Hank Azaria Apologizes Again for Voicing 'Simpsons' Character Apu

Hank Azaria says he wants to apologize to "every single Indian person" for his voicing of Indian character Apu Nahasapeemapetilon on The Simpsons. After stepping down from the role in 2020 amid years of criticism surrounding the character's racially stereotypical behavior, Azaria opened up about what he has learned since stepping away from the character and his lingering regret.

Speaking with Dax Shepard and Monica Padman on their Armchair Expert podcast Monday, Azaria said he "really didn't know any better" before listening to the outcry sparked in response to the character and decided to educate himself. While the controversy surrounding Apu has been ongoing for some time, it reached a pivotal point in 2017 following the documentary The Problem With Apu, which saw director Hari Kondabolu looking at the larger experience of how stereotypes affect minorities. According to Azaria, he spent the next year or so "doing the work" and "read, spoke to people who knew a lot about racism, spoke to lots of Indian people and went to seminars." One of those moments, Azaria said, came as he spoke with a 17-year-old at his son's school.

"I was speaking at my son's school, I was talking to the Indian kids there because I wanted to get their input," Azaria said. "A 17-year-old ... he's never even seen The Simpsons but knows what Apu means. It's practically a slur at this point. All he knows is that is how his people are thought of and represented to many people in this country. With tears in his eyes, he said to me, 'Will you please tell the writers in Hollywood that what they do and what they come up with really matters in people's lives, and it has consequences?'"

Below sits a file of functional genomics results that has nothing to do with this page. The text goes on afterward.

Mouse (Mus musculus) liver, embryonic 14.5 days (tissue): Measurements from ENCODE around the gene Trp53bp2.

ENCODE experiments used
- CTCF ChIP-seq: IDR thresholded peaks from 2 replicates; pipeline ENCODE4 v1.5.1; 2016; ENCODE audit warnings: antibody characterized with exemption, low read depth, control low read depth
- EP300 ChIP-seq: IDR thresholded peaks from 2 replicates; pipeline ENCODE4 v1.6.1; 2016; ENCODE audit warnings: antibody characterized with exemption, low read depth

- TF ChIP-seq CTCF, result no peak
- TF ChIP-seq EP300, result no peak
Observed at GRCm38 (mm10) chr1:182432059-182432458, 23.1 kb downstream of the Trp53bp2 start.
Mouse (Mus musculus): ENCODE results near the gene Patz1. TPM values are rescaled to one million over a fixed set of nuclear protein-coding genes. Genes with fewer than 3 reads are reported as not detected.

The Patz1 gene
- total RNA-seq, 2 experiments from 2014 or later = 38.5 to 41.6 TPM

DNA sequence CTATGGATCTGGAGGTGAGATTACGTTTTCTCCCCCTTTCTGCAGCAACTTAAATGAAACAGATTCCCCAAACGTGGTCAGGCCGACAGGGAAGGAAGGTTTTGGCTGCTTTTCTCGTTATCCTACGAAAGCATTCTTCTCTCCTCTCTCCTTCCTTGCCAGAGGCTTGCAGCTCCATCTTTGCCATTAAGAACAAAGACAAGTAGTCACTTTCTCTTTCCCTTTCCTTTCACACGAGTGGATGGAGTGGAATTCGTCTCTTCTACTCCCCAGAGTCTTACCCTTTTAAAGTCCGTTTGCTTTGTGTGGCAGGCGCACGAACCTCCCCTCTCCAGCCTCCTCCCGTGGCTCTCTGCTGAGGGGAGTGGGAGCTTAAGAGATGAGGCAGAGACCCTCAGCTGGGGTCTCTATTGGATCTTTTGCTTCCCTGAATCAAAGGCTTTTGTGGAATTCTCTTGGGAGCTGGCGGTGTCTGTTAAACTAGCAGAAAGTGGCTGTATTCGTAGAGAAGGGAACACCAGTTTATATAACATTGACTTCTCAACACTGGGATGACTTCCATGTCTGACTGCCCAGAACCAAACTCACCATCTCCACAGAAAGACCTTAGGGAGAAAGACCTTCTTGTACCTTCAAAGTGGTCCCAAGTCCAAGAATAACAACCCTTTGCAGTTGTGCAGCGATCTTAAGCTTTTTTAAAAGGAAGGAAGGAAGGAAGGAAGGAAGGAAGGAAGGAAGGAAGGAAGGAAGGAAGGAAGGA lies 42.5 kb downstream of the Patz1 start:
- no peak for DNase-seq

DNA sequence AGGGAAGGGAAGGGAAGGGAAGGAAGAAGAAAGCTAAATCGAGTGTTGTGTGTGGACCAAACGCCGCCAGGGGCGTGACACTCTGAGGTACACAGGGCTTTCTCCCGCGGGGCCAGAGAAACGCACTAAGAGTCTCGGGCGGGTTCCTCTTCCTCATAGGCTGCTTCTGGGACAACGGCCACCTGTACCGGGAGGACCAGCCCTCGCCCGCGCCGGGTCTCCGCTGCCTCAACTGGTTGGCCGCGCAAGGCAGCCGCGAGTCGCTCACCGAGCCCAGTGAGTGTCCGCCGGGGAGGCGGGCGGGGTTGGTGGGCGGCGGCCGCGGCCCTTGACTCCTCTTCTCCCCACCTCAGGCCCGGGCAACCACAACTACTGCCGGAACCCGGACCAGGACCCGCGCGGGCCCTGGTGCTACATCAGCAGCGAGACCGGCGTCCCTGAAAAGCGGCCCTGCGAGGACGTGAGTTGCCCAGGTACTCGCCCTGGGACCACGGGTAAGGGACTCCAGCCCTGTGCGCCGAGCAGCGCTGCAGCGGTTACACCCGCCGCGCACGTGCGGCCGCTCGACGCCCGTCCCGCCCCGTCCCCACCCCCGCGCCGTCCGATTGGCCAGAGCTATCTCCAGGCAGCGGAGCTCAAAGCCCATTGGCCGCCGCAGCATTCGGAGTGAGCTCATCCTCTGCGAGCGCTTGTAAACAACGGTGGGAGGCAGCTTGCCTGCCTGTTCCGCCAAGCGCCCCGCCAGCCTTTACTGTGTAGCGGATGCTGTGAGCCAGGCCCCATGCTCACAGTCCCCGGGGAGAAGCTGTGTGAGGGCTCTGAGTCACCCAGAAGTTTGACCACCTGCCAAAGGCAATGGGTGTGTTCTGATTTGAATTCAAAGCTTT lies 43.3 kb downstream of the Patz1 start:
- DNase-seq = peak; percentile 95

After educating himself, Azaria said he "realized I have had a date with destiny with this thing for 31 years." In 2020, the actor, who is White, announced he would no longer be voicing the character. Now, a year later, Azaria said he still has many regrets for his involvement in perpetuating stereotypes.

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"I really do apologize," he said. "It's important. I apologize for my part in creating that and participating in that. Part of me feels like I need to go to every single Indian person in this country and personally apologize. And sometimes I do."

Azaria added that while the show's creators had "very good intentions" and "tried to do a funny, thoughtful character," it "doesn't mean there weren't real negative consequences." He said, "part of my amends for all this is that I’m continuing to educate myself." Azaria added that he is a proponent of people of color voicing characters of color, telling the hosts, "if it's an Indian character, or a Latinx character, or a Black character, please, let’s have that person voice the character. It's more authentic; they'll bring their experience to it, and let's not take jobs away from people who don't have enough."